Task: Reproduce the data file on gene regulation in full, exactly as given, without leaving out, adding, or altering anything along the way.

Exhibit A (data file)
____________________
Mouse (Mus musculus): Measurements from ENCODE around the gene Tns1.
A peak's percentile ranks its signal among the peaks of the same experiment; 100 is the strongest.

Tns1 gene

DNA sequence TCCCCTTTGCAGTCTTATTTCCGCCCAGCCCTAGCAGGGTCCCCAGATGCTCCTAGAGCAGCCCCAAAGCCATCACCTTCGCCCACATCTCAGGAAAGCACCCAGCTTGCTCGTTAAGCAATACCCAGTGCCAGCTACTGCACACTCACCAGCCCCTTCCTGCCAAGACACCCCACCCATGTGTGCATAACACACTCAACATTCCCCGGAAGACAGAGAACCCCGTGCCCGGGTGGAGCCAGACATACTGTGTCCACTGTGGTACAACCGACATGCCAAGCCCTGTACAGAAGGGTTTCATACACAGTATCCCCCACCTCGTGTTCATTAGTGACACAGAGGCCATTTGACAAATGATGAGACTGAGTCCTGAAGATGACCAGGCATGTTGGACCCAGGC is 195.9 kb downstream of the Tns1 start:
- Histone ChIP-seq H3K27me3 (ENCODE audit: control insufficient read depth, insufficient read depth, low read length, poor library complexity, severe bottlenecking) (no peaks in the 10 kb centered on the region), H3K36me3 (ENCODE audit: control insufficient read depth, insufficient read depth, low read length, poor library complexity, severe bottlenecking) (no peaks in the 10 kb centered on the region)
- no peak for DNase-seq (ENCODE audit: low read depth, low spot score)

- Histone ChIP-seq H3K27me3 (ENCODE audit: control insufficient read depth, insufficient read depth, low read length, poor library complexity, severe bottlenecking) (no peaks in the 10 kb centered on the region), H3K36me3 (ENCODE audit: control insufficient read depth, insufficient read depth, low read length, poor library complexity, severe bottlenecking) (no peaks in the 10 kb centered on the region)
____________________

Mouse (Mus musculus): Measurements from ENCODE around the gene Tns1.
A peak's percentile ranks its signal among the peaks of the same experiment; 100 is the strongest.

Tns1 gene

DNA sequence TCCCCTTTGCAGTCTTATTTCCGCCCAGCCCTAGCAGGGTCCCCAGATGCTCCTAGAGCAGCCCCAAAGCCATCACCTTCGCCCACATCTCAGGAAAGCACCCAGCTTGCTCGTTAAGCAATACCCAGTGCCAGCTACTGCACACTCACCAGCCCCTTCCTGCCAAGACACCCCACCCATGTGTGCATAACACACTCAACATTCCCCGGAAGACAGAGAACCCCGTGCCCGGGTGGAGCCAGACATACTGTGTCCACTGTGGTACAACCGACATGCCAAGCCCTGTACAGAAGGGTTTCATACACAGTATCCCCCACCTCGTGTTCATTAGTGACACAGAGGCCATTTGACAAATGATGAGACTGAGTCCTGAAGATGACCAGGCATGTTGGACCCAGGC is 195.9 kb downstream of the Tns1 start:
- Histone ChIP-seq H3K27me3 (ENCODE audit: control insufficient read depth, insufficient read depth, low read length, poor library complexity, severe bottlenecking) (no peaks in the 10 kb centered on the region), H3K36me3 (ENCODE audit: control insufficient read depth, insufficient read depth, low read length, poor library complexity, severe bottlenecking) (no peaks in the 10 kb centered on the region)
- no peak for DNase-seq (ENCODE audit: low read depth, low spot score)

- Histone ChIP-seq H3K27me3 (ENCODE audit: control insufficient read depth, insufficient read depth, low read length, poor library complexity, severe bottlenecking) (no peaks in the 10 kb centered on the region), H3K36me3 (ENCODE audit: control insufficient read depth, insufficient read depth, low read length, poor library complexity, severe bottlenecking) (no peaks in the 10 kb centered on the region)